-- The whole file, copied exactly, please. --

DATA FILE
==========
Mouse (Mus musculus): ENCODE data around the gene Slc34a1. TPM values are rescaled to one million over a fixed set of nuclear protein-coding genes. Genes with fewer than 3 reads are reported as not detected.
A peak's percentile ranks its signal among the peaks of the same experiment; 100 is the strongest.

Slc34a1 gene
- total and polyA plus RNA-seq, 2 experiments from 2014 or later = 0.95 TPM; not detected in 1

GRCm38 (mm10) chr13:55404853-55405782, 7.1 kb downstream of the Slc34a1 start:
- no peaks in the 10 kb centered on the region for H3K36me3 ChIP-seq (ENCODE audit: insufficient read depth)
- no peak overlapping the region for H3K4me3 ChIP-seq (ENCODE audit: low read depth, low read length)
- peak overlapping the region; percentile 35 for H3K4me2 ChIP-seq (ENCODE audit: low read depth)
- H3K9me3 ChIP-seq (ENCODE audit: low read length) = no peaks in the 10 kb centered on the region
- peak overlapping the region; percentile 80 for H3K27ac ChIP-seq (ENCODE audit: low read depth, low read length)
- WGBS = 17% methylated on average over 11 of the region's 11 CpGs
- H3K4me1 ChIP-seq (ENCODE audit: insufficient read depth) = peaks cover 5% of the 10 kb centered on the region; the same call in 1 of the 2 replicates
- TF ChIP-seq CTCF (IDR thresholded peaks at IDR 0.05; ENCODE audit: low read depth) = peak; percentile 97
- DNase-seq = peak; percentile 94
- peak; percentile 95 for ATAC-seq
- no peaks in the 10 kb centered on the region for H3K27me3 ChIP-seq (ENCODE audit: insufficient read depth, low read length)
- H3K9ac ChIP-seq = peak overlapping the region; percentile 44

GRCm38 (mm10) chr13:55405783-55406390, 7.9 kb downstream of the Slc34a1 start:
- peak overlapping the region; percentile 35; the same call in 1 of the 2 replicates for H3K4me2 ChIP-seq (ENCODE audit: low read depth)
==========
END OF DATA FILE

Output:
Mouse (Mus musculus): ENCODE data around the gene Slc34a1. TPM values are rescaled to one million over a fixed set of nuclear protein-coding genes. Genes with fewer than 3 reads are reported as not detected.
A peak's percentile ranks its signal among the peaks of the same experiment; 100 is the strongest.

Slc34a1 gene
- total and polyA plus RNA-seq, 2 experiments from 2014 or later = 0.95 TPM; not detected in 1

GRCm38 (mm10) chr13:55404853-55405782, 7.1 kb downstream of the Slc34a1 start:
- no peaks in the 10 kb centered on the region for H3K36me3 ChIP-seq (ENCODE audit: insufficient read depth)
- no peak overlapping the region for H3K4me3 ChIP-seq (ENCODE audit: low read depth, low read length)
- peak overlapping the region; percentile 35 for H3K4me2 ChIP-seq (ENCODE audit: low read depth)
- H3K9me3 ChIP-seq (ENCODE audit: low read length) = no peaks in the 10 kb centered on the region
- peak overlapping the region; percentile 80 for H3K27ac ChIP-seq (ENCODE audit: low read depth, low read length)
- WGBS = 17% methylated on average over 11 of the region's 11 CpGs
- H3K4me1 ChIP-seq (ENCODE audit: insufficient read depth) = peaks cover 5% of the 10 kb centered on the region; the same call in 1 of the 2 replicates
- TF ChIP-seq CTCF (IDR thresholded peaks at IDR 0.05; ENCODE audit: low read depth) = peak; percentile 97
- DNase-seq = peak; percentile 94
- peak; percentile 95 for ATAC-seq
- no peaks in the 10 kb centered on the region for H3K27me3 ChIP-seq (ENCODE audit: insufficient read depth, low read length)
- H3K9ac ChIP-seq = peak overlapping the region; percentile 44

GRCm38 (mm10) chr13:55405783-55406390, 7.9 kb downstream of the Slc34a1 start:
- peak overlapping the region; percentile 35; the same call in 1 of the 2 replicates for H3K4me2 ChIP-seq (ENCODE audit: low read depth)